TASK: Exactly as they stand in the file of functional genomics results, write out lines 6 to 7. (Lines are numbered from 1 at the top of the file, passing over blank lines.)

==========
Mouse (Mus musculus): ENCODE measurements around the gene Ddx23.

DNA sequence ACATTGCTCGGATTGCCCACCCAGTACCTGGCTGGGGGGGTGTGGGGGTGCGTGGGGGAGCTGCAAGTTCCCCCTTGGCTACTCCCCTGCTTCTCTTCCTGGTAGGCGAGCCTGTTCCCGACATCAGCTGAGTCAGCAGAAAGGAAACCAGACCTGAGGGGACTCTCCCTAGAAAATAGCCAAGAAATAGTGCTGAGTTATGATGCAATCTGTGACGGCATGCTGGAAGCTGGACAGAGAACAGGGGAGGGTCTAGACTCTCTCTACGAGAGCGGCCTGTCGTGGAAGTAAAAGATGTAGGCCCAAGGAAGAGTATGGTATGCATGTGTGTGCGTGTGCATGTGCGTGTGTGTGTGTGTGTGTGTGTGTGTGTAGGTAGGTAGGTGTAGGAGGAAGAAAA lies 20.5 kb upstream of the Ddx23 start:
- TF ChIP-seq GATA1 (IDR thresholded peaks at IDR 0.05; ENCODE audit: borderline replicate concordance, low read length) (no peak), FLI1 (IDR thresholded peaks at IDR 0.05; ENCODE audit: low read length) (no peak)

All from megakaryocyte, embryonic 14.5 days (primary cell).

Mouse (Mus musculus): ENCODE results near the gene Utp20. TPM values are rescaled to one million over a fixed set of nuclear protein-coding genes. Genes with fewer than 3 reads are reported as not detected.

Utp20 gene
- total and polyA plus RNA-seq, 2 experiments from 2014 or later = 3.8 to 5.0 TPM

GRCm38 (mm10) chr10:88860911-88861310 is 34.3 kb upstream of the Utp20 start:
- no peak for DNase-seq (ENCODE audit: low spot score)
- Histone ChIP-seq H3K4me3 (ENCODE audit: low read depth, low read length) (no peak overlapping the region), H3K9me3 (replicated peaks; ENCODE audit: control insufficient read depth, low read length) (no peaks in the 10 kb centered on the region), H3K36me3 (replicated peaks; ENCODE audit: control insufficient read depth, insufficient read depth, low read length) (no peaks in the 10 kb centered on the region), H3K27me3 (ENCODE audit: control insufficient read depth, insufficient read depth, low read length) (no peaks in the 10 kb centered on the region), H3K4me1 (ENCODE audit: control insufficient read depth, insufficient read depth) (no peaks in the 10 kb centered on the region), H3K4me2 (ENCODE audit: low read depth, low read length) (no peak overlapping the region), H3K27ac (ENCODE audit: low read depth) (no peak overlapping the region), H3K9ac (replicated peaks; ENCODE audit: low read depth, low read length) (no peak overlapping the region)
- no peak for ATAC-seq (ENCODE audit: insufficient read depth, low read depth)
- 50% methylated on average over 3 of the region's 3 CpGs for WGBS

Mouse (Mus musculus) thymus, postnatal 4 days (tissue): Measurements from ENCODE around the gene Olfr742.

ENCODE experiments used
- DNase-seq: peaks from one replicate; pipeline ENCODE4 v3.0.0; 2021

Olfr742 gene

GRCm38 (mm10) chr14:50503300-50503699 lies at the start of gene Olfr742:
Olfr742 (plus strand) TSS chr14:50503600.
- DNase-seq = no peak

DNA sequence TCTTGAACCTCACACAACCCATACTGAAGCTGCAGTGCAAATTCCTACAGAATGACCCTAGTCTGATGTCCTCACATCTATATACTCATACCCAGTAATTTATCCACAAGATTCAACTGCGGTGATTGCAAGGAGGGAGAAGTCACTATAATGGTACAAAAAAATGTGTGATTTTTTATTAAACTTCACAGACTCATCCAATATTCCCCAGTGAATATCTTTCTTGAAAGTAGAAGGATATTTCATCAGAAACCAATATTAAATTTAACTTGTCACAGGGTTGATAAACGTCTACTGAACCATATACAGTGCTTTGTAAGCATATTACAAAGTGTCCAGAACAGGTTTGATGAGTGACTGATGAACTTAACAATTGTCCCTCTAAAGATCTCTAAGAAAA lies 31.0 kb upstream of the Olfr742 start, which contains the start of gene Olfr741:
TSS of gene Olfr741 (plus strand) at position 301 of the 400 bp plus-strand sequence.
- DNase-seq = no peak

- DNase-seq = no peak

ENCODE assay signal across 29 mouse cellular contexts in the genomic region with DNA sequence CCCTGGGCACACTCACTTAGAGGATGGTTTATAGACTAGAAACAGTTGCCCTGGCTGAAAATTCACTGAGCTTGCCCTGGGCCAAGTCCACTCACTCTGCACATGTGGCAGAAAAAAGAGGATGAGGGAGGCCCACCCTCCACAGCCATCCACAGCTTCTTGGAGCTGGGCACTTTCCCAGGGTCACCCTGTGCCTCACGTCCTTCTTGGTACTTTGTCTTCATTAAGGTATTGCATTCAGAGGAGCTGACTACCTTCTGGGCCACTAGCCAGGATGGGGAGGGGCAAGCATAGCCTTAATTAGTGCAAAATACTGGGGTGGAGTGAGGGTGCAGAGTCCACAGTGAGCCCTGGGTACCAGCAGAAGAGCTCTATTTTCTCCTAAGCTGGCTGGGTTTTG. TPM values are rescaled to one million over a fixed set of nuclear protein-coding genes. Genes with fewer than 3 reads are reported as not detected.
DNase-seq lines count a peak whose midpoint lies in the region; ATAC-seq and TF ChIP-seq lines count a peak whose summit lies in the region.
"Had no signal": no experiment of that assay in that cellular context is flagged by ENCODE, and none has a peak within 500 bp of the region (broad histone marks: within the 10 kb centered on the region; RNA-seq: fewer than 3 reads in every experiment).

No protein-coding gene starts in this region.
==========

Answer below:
Utp20 gene
- total and polyA plus RNA-seq, 2 experiments from 2014 or later = 3.8 to 5.0 TPM